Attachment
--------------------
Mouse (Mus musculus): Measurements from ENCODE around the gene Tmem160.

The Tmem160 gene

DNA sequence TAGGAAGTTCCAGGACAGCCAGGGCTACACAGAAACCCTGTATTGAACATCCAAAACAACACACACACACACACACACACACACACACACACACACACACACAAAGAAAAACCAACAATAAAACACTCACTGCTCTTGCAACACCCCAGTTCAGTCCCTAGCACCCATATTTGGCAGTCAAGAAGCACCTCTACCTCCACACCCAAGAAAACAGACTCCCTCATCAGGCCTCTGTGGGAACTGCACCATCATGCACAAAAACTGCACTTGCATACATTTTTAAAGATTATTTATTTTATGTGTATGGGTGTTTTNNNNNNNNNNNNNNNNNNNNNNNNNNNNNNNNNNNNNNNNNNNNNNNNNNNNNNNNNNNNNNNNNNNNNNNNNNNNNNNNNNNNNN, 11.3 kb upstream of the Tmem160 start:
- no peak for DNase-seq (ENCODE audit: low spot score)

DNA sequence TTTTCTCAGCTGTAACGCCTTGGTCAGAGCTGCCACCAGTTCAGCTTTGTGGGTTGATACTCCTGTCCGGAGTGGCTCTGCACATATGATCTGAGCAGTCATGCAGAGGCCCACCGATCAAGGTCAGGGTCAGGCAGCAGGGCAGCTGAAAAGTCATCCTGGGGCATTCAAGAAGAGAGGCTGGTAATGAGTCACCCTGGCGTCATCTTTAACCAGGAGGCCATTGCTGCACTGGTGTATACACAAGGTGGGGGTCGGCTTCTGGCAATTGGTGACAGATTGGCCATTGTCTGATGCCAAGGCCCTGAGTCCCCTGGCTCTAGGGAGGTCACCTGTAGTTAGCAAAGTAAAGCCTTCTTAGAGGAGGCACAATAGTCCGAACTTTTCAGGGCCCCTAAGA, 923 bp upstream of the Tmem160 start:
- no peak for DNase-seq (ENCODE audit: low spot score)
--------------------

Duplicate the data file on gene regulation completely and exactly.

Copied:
Mouse (Mus musculus): Measurements from ENCODE around the gene Tmem160.

The Tmem160 gene

DNA sequence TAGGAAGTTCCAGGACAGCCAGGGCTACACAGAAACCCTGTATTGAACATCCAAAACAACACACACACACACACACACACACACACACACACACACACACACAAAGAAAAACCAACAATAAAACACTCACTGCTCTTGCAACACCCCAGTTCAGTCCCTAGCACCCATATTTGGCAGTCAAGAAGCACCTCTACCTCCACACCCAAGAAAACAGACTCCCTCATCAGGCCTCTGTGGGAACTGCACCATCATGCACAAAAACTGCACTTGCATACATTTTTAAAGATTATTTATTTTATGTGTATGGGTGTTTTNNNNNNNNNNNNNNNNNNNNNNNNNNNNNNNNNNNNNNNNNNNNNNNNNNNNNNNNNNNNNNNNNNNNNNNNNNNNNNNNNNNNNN, 11.3 kb upstream of the Tmem160 start:
- no peak for DNase-seq (ENCODE audit: low spot score)

DNA sequence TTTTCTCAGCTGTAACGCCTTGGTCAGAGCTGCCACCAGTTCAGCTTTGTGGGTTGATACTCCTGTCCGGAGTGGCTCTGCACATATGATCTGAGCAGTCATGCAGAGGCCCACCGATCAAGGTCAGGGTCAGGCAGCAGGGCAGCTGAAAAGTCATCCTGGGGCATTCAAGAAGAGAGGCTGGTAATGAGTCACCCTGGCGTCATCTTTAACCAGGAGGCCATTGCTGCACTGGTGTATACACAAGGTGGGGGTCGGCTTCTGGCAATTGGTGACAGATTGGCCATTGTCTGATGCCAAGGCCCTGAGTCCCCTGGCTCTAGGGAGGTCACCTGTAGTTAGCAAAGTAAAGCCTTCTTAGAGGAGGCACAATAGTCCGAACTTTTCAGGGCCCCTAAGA, 923 bp upstream of the Tmem160 start:
- no peak for DNase-seq (ENCODE audit: low spot score)